Chicago Police Sergeants' Association

Chicago Police Sergeants' Association

Grievances

The following is a snap-shot of the grievance procedure. Hopefully the information will be helpful and give some insight into what filing a grievance entails. The grievance procedure is a form of checks and balances between the PB&PA Unit 156 and the city with regard to our contractual rights. However, not all issues of fairness fit the grievance criteria. A violation of the sergeants' contract must exist. Research the contract and know what sections were violated prior to seeking any form of resolution. Any sergeant can call the association office for advice or assistance. An attempt to resolve the dispute must be made within ten days of the circumstance that led to the dispute. Should any sergeant feel that his contractual rights have been infringed upon, he/she should first attempt to resolve the dispute with the first exempt member in their respective chain of command by presenting a completed PB&PA Grievance form. Many grievances related to discipline are called "Just Cause Grievances". Section 8.1 of our contract basically states that no sergeant shall be disciplined without just cause. This should be noted in the narrative of the grievance report, along with the request that the contract be made whole and that all rights and benefits of the sergeant be restored.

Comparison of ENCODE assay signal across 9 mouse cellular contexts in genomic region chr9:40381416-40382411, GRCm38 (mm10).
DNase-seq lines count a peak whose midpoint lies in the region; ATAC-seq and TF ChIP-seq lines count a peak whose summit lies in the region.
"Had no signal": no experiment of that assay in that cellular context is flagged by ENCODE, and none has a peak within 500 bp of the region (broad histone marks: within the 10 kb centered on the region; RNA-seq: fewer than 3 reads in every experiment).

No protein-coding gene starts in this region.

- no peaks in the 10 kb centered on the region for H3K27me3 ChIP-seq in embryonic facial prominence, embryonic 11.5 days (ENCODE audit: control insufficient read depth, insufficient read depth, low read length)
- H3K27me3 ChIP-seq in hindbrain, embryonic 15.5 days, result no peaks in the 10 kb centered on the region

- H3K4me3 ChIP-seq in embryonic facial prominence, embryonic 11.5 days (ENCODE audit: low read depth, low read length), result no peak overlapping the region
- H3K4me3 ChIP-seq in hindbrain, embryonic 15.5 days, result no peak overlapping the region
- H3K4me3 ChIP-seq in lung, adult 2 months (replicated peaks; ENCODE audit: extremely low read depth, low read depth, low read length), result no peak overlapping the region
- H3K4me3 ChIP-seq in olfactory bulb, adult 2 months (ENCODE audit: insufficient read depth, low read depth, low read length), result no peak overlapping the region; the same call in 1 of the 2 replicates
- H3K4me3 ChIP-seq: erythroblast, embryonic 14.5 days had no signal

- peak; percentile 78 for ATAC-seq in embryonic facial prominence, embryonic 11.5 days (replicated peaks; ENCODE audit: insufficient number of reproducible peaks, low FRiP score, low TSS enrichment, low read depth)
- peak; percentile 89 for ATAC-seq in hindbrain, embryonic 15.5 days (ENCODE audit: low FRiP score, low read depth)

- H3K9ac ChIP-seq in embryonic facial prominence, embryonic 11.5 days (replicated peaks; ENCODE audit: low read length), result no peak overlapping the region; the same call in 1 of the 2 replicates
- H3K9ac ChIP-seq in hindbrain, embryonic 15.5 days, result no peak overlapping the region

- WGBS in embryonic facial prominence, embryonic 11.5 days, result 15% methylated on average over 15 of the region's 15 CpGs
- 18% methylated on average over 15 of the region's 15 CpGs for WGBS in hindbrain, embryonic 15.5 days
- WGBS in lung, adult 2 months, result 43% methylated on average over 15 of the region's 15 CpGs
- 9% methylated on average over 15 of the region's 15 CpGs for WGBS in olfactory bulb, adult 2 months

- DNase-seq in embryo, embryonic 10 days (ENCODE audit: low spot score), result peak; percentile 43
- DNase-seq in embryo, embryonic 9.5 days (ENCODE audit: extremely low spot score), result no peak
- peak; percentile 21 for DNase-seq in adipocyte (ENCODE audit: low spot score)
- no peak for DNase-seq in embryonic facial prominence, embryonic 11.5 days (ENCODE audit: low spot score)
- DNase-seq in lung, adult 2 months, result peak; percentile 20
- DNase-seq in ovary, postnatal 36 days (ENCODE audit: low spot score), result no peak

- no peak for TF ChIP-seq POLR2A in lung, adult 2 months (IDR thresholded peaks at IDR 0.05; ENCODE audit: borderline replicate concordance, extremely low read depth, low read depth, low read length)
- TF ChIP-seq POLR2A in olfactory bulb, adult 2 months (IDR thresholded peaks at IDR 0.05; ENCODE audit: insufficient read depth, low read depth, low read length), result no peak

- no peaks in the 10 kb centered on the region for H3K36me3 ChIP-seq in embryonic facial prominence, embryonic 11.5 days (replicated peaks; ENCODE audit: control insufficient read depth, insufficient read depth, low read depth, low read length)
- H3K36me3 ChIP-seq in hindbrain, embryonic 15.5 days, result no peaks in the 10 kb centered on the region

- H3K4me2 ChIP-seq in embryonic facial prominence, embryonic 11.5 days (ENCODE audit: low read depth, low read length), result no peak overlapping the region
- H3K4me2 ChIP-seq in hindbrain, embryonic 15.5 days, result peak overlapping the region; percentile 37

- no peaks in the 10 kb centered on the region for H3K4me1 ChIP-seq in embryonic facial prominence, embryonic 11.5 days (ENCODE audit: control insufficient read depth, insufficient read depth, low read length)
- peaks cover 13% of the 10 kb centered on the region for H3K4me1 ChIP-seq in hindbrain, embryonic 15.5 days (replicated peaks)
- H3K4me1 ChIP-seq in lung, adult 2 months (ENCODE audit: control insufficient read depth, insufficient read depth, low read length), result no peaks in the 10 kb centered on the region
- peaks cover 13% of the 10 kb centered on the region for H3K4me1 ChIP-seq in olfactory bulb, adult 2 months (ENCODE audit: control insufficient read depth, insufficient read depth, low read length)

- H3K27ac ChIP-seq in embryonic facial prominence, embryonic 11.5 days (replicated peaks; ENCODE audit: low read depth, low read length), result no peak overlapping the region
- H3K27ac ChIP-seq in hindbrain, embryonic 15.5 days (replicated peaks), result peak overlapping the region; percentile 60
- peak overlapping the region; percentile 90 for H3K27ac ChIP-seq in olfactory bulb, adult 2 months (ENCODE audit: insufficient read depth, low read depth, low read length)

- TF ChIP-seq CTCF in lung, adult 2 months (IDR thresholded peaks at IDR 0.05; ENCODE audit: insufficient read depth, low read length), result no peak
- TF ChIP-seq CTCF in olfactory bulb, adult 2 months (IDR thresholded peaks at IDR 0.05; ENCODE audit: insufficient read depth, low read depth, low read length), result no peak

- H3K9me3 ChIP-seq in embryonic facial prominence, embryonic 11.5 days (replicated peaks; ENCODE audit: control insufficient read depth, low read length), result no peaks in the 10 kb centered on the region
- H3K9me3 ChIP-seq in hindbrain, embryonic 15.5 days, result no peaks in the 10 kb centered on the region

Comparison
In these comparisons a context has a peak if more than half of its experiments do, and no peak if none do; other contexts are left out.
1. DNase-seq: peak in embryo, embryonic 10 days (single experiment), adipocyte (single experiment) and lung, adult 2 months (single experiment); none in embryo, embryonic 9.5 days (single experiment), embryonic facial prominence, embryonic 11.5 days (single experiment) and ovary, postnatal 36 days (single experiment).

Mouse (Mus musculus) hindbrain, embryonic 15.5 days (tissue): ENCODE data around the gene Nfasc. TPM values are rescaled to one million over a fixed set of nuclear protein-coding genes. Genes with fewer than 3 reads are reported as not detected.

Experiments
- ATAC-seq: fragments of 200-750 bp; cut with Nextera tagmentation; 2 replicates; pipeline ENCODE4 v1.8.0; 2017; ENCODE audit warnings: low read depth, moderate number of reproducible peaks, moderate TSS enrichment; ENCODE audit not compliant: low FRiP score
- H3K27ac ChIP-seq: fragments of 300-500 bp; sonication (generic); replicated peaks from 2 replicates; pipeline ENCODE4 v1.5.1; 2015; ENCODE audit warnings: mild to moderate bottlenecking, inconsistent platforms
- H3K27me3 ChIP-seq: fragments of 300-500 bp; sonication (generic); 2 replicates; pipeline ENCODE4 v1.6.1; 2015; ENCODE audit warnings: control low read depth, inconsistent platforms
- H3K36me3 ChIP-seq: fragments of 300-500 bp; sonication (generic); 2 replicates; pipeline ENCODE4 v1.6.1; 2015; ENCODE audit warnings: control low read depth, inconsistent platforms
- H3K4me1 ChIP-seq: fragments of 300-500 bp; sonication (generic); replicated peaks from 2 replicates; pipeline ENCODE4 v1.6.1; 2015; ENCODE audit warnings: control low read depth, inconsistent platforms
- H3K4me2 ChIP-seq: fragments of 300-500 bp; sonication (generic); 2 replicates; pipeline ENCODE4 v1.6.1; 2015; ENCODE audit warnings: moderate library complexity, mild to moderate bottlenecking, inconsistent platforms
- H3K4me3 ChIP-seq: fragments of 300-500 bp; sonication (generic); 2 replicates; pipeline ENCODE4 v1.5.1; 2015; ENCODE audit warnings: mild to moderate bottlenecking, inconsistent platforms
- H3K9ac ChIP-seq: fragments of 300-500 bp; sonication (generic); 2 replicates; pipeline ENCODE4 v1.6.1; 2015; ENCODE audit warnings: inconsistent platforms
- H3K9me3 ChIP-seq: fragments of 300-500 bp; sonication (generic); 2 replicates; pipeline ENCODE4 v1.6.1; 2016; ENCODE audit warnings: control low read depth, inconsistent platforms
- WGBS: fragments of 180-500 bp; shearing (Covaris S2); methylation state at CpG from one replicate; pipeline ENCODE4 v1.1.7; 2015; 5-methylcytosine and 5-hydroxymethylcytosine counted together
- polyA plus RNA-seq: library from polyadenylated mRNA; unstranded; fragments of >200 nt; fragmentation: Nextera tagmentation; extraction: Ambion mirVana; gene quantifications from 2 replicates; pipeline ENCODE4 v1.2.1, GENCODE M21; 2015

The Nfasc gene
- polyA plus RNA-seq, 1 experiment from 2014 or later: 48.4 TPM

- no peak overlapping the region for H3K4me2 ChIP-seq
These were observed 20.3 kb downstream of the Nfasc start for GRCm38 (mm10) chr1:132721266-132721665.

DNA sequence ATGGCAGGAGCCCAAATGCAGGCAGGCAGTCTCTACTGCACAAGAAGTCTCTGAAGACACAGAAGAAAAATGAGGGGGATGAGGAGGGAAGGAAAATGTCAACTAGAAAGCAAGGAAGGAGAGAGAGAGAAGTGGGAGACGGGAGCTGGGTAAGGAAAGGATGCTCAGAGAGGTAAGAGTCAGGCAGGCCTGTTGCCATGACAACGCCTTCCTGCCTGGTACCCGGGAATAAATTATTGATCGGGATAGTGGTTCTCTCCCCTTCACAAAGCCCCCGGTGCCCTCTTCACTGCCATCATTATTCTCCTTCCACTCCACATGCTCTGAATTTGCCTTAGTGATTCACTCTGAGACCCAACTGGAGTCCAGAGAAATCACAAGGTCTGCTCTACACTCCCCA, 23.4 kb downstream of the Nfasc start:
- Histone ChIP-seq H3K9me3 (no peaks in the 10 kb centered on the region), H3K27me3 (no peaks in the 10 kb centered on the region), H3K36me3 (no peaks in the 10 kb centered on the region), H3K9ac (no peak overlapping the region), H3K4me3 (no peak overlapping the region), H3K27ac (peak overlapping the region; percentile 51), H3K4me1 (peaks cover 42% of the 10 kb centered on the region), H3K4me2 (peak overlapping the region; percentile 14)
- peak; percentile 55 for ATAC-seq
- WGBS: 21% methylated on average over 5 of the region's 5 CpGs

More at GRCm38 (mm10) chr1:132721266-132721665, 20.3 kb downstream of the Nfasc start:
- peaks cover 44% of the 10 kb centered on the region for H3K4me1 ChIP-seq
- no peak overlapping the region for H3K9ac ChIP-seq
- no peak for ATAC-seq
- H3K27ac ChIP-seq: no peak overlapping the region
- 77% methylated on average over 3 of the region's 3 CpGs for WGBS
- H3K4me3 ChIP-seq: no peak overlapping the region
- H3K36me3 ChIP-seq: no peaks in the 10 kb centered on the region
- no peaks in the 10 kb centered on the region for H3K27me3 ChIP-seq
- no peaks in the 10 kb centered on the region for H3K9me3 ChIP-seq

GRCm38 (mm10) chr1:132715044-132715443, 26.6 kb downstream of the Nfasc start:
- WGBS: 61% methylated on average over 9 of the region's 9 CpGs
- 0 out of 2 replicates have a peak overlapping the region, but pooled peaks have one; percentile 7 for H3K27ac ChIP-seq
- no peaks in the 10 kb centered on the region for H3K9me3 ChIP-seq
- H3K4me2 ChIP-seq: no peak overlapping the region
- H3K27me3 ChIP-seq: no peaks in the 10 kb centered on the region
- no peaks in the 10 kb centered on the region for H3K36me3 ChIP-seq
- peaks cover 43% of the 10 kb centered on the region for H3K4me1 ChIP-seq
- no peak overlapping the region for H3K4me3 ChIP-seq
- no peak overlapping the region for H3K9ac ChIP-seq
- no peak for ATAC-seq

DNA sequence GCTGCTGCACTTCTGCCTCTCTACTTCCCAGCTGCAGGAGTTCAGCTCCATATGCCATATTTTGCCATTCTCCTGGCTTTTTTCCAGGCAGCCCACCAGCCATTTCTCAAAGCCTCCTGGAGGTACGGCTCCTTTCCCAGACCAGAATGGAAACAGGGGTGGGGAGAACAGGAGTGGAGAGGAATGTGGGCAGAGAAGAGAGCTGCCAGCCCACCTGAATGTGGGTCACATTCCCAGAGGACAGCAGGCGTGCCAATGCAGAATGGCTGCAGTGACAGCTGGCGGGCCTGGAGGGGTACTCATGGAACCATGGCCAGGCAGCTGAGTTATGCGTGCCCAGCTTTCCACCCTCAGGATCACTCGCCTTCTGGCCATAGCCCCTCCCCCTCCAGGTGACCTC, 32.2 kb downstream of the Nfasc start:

Once the problem is brought to the attention of the exempt member, the sergeant should get a response within ten working days. If the dispute cannot be resolved at this informal step, the exempt member will contact Management and Labor Affairs and a grievance number will be provided. Once the Grievance form is forwarded to Management and Labor Affairs, PB&PA Unit 156 will be notified. The grievance committee will determine the validity of the grievance, and then make every attempt to mediate a remedy. If both parties come to an agreement, the grievant sergeant will be contacted for his or her approval, and the grievance will be settled. However, if both parties reach an impasse, a summary opinion may be requested. In this step, the grievance is sent to an arbitrator to review and render his opinion as to what he would find if the grievance was brought to full arbitration. The opinion of the arbitrator is not binding at this point. Most cases are decided by summary opinion due to the tremendous costs involved with arbitration. The grievance committee will weigh each case and determine whether or not to take a grievance to arbitration. The finding of an arbitrator, at this step, is binding on both parties and the grievance would thereby be resolved. If a dispute should arise, I hope that the above information will assist you.

You can e-mail the Grievance Committee at if you have any further questions. Please refer to Article 9 of the current Collective Bargaining Agreement for further instructions.

© Chicago Police Sergeants' Association